How to wire solenoid?

We have all of our pneumatic system plumbed according to the rules but FRC is pretty vague on how to wire the solenoid and how to give everything power.

So a few questions:

  1. How does a compressor get power in general?

  2. Starting from the PDB, can you explain how the solenoid is connected?

  3. Can you please explain how a solenoid and a spike relay are connected?

  4. If we use a spike relay, do we still need to use the cRIO?

  5. If we do need to use the cRIO, what things need to be connected to the Solenoid breakout on the NI 9472?

Thanks in advance

  1. Compressor is normally powered by a spike, since it is just I/O
  2. The solenoid comes off the solenoid breakout. The breakout is powered either to 24 or 12 volts, depending on which solenoid you have (it should be labeled). So, PDB to solenoid breakout on the cRIO, and from the 8 inputs on there, you put one or two two wire signal cables. Dual action solenoid gets 2, single action gets 1
  3. Solenoids can be powered from a spike, but I myself have never tried this, so someone will have to walk you through it.
  4. If you are using a robot, you need a cRIO. however, if you use a spike, you will wire it to the digital sidecar, whereas my way you wire to the solenoid breakout board on module 9472. If you use a spike, this module is unnecessary. However, you still need the cRIO for at least the module that connects to the digital sidecar (9403). Either way, you still need a cRIO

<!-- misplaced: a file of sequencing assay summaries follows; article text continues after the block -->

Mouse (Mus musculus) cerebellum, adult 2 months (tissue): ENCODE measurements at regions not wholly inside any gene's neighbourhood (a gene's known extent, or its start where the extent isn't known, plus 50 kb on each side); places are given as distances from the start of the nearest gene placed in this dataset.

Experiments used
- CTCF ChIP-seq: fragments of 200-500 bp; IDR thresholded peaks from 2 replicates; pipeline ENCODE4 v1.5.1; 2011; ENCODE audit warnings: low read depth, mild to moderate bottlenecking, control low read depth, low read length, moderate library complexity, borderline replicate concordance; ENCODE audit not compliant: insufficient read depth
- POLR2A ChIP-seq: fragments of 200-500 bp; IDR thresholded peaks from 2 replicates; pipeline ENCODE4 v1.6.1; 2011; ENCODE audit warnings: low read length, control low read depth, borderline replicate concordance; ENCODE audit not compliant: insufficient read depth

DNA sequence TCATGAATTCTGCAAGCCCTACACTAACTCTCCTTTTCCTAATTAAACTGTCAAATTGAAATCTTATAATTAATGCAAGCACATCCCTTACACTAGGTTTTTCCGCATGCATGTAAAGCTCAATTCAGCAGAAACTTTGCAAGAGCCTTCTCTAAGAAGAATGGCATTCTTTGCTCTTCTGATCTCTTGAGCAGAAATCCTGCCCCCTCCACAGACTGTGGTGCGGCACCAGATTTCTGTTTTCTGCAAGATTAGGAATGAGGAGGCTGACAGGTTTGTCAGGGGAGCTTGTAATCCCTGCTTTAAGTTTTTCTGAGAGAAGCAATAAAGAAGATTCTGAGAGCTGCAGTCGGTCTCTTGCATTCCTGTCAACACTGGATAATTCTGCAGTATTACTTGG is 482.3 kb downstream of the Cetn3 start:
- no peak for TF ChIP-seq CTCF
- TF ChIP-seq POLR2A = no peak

5)On the solenoid breakout board, you need the top attachment (the Solenoid breakout itself mounted on the 9472 module. And on the board, you ned to have the signal wirees to the solenoid (one on each side, or just one for signle action)

So how do we wire the solenoid to the solenoid breakout?

We have a double action solenoid and have decided to use a cRIO instead of a spike

I think that image is for a different type of solenoid…

The image is a double action solenoid, but it does not show that there are two wires to each side. ‘-’ and ‘signal’ are marked on the digital breakout, so just follow what it says and wire ‘-’ to black and ‘signal’ to red on the solenoids. A double action solenoid will require two sets of pins. For ease of connection, you can cut one pin off of a PWM and it fits fine on the breakout.

There is a diagram on the side of the solenoid module that shows how to wire the loads (solenoids) to the module. The external power Vsup is wired to the PD. If you are using 24 volt solenoids this can be wired in parallel with the power wiring feeding the cRio. COM is wired to the black terminal on the PD. The solenoid then takes the place of “device” on the drawing. “DO” is one of the digital outputs of the module labeled DO0-DO7.
The other answers are correct to your questions.

I think you need to check your terminology.

A cRio is a computer, it controls your robot.
A spike is a solid-state relay used to control relatively large electrical loads.

Or you could just use the two-pin cables from the Kit of Parts that are intended to fit the Solenoid Breakout (and the Robot Signal Light).

Of course, that is assuming you receive the entire KOP. Being in a “third world” country where many items disappear in customs makes one a little more resourceful. We didn’t even get our KOP until 9 days after kickoff!

What I wouldn’t do to have a Home Depot or Lowe’s nearby…

Santo Domingo
Dominican Republic

Okay so after some tweaking today, we got our solenoid to work using the manual buttons on the solenoid valve.
How is the wiring supposed to go between the solenoid and the solenoid breakout on the cRIO?

Black wire to “-”, red wire to “SIG”

Assuming you are using the 24v Kit solenoids, the solenoid breakout gets 24v power from the unused screw connections shared with the cRIO power on the Power Distribution Panel.

We are using the 24v Kit solenoids. How do the wires connect?

We have the red and the black that go on the solenoid stripped and connected to another pair of red and black wires that plug into the two pins on the solenoid breakout…but I have a feeling that it isn’t right

Here’s a photo: